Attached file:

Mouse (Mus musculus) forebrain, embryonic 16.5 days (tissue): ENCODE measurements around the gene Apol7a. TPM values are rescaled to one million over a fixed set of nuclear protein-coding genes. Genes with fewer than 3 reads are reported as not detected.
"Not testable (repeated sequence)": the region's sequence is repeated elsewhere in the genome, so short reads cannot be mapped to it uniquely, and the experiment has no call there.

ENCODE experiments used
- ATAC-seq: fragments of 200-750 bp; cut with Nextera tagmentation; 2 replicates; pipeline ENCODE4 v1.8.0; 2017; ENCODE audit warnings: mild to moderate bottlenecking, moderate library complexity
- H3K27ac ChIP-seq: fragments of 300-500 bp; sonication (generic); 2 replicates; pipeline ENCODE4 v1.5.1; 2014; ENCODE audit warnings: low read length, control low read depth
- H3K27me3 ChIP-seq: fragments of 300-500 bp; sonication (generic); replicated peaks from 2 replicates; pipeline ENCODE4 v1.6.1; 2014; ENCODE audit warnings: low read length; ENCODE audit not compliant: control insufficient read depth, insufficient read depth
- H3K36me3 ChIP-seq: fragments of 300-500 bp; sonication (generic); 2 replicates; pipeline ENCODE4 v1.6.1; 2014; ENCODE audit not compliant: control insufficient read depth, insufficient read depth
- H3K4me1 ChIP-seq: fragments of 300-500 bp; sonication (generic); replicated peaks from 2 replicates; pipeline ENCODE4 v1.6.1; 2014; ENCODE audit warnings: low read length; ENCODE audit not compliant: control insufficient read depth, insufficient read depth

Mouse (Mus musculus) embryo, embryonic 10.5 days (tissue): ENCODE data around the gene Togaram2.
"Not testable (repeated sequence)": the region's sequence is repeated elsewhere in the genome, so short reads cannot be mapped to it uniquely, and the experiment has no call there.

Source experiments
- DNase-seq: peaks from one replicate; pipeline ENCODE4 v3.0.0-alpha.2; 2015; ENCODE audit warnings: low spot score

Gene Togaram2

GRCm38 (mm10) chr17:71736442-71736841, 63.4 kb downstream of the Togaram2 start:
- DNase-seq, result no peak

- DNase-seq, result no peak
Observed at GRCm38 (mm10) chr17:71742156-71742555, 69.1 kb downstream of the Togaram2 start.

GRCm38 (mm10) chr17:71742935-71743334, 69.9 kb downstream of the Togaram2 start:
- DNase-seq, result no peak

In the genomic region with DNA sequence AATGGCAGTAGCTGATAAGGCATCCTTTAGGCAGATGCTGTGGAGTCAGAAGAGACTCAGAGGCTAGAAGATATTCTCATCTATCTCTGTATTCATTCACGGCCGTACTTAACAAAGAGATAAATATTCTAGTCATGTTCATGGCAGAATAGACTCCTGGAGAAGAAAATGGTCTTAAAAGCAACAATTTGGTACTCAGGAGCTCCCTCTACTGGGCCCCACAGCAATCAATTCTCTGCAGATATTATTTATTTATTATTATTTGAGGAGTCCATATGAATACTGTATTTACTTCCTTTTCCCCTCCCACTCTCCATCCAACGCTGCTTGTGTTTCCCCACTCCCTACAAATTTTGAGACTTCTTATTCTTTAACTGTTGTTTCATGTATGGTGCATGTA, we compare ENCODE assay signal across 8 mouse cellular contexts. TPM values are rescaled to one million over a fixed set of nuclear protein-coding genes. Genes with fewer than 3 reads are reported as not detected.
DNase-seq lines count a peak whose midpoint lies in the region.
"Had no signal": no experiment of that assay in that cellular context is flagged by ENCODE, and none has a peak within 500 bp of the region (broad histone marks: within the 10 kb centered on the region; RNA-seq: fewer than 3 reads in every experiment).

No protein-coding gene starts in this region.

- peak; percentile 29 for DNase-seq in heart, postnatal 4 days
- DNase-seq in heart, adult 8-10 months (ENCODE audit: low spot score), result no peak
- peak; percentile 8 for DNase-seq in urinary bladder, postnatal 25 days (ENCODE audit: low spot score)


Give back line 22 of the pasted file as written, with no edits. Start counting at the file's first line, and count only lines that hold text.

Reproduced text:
"Had no signal": no experiment of that assay in that cellular context is flagged by ENCODE, and none has a peak within 500 bp of the region (broad histone marks: within the 10 kb centered on the region; RNA-seq: fewer than 3 reads in every experiment).